Indian Tycoons Tap Fuel Rush at Home as China Stokes Glut

General Images Of A Bharat Petroleum Refinery Ahead Of Earnings

A refinery stands in the Mahul area of Mumbai.

Photographer: Dhiraj Singh/Bloomberg
  • Essar Oil says a jump in Indian fuel consumption will continue
  • Economic growth, deregulation signal improving Indian margins

In a world awash with diesel supplies, there’s no place like home right now for India’s refinery tycoons as accelerating economic growth and government policy changes stoke local fuel demand.

Essar Oil Ltd., controlled by the billionaire brothers Shashi and Ravi Ruia, predicts a rapid recent domestic expansion in industrial and automotive consumption will continue. Reliance Industries Ltd., run by India’s richest man Mukesh Ambani, moderated some exports as the fastest gross domestic product growth among major economies spurs purchases in the South Asian nation.

“There’s been an upsurge in India,” Lalit Kumar Gupta, chief executive officer at Essar Oil, said in an interview from Mumbai. “This demand expansion will continue. Private-sector refiners, who were exporting these fuels, are increasingly looking to sell more in the domestic market.”

Indian purchases are emerging as a bright spot and providing the nation’s refiners with a buffer against a darkening export outlook. Diesel globally may swing into oversupply this year and prices are set to decline, according to BMI Research. Low crude costs, a flood of Chinese shipments and uneven world economic growth are weighing on that market.

Price Controls

Prime Minister Narendra Modi’s government scrapped diesel-price controls in 2014, making retail sales more viable for private-sector refiners. Officials have also increased infrastructure outlays and are trying to revive industry.

Essar and Reliance control about 4 percent of the retail market for diesel and gasoline, state-run Bharat Petroleum Corp. estimates. Two other state-run companies -- Indian Oil Corp. and Hindustan Petroleum Corp. -- along with Bharat Petroleum account for the rest. That signals the competition private-sector companies face, as well as the scope to grab market share.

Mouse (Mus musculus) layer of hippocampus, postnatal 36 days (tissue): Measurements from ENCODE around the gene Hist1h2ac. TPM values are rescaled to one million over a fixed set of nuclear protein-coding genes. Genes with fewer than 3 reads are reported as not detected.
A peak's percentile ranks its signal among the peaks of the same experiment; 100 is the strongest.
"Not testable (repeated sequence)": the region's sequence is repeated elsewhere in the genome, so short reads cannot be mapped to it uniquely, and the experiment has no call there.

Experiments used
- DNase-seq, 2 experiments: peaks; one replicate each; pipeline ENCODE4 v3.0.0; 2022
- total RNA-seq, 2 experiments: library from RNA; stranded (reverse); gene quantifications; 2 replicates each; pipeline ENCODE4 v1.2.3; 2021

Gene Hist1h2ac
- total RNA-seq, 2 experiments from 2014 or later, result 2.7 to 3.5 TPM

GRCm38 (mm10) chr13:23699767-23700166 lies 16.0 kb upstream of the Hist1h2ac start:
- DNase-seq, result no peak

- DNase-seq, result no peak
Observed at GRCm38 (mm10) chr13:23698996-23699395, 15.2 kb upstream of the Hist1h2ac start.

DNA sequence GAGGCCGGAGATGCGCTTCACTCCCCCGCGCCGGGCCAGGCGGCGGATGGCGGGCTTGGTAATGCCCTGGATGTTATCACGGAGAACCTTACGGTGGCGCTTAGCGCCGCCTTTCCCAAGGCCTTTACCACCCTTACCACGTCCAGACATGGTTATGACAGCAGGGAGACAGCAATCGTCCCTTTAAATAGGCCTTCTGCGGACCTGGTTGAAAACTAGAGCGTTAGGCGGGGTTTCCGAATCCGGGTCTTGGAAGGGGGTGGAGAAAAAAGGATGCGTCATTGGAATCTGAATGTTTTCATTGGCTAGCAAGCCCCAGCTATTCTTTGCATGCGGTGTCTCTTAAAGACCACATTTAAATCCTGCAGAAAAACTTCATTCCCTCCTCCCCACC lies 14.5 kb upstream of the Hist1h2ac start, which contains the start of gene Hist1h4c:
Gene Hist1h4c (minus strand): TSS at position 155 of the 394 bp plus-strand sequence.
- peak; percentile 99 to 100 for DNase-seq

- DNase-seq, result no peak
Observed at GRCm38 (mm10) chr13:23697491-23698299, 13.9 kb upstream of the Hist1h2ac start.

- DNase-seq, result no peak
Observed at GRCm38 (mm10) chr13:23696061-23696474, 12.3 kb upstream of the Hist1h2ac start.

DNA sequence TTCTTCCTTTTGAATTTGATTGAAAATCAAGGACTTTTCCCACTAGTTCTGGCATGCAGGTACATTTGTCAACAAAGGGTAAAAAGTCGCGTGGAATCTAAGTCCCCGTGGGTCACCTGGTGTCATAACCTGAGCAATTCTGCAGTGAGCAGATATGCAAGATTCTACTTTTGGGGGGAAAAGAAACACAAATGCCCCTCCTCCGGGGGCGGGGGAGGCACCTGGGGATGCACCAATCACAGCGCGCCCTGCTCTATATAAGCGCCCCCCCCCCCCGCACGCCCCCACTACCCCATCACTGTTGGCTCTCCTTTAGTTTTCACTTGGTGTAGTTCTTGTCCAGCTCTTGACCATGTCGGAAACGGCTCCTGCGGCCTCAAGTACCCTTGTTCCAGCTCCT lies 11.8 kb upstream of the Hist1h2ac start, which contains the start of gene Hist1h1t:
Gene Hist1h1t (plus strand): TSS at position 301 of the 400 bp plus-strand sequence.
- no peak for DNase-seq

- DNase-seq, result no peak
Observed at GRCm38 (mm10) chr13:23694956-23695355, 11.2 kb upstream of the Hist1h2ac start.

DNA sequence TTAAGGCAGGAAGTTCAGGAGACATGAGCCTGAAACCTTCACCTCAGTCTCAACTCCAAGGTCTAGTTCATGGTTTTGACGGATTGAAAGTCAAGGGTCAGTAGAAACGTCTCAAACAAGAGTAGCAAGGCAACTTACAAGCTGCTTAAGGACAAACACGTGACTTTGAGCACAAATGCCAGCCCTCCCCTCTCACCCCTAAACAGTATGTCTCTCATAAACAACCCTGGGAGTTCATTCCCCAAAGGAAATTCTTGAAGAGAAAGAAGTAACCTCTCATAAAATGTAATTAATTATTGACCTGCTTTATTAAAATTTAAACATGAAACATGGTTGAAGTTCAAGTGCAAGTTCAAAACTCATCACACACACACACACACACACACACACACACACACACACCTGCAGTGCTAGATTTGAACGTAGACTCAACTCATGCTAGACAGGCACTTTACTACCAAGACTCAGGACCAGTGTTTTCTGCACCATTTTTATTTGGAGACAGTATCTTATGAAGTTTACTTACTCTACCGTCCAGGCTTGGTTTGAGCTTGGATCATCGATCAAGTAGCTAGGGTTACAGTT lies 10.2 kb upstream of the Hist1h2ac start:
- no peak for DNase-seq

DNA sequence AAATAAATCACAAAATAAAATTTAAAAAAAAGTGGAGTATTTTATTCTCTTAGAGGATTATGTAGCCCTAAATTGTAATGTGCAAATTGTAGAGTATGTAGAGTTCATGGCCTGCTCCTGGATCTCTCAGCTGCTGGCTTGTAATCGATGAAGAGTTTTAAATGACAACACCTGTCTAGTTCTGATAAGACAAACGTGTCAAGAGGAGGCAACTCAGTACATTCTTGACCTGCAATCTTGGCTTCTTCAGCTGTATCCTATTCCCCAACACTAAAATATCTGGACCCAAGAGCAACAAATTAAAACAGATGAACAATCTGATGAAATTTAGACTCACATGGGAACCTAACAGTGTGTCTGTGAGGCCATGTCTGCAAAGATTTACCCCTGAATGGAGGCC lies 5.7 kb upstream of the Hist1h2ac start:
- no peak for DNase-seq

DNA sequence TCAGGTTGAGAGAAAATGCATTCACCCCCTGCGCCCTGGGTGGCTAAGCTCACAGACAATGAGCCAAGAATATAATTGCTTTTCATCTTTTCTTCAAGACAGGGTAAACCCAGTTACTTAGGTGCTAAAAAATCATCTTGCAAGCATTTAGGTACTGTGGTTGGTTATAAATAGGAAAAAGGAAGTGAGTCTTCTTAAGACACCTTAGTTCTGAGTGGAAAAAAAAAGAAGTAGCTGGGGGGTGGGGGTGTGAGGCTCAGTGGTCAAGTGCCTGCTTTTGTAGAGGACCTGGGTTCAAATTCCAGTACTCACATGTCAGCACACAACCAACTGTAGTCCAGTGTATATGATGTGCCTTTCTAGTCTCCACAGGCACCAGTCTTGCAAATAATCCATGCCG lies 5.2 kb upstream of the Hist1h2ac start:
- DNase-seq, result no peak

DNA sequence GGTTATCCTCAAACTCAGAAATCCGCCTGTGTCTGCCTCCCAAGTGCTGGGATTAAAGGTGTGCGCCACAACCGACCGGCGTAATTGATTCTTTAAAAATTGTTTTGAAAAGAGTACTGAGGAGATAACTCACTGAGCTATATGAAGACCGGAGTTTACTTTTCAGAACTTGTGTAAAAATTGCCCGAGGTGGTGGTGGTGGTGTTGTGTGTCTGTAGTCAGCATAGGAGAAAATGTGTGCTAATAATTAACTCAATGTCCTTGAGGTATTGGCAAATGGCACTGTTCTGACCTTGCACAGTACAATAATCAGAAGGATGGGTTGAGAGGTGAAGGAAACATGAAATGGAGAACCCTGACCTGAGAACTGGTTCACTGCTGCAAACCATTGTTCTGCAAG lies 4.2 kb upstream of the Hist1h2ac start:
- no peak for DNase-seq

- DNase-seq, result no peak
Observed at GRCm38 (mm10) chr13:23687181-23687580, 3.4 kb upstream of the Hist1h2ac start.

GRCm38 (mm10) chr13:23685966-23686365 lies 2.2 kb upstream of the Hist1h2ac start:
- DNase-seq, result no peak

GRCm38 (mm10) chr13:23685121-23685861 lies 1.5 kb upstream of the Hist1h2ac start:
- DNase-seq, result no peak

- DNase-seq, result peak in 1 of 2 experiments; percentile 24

Tushar Pania, a spokesman for Reliance Industries, declined to comment. The company cut petroleum product exports by more than 6 percent in the first nine months of 2015, according to Bloomberg News calculations based on earnings statements.

Reliance is the operator of the world’s biggest oil-refinery complex, and the stock has climbed about 23 percent in the past year. That compares with an 11 percent drop in the benchmark S&P BSE Sensex index. Essar Oil, India’s second-largest non-state refiner, is delisting from Indian stock exchanges.

Aside from cars and trucks, diesel’s uses range from irrigation pumps to factories and railway engines -- and growth of more than 7 percent in Asia’s No. 3 economy is boosting such demand.

"Refiners are expanding in the bulk market and have plans to grab more share of retail with fuel deregulation," said Dhaval Joshi, an oil and gas analyst at Emkay Global Financial Services Ltd. "They’ve started getting bulk diesel supply orders from the likes of Indian Railways, which further strengthens their margin outlook."

India’s fuel demand surged for the 13th straight month in November -- aided by diesel and gasoline consumption -- and oil-product exports slid, Oil Ministry data show. The International Energy Agency projects Indian energy consumption will more than double by 2040.

Private-sector refiners are taking advantage of India’s policy changes, according to Essar.

"Deregulation of prices is helping private refiners to expand their retail operations and sell more fuels through their own outlets," Gupta said.

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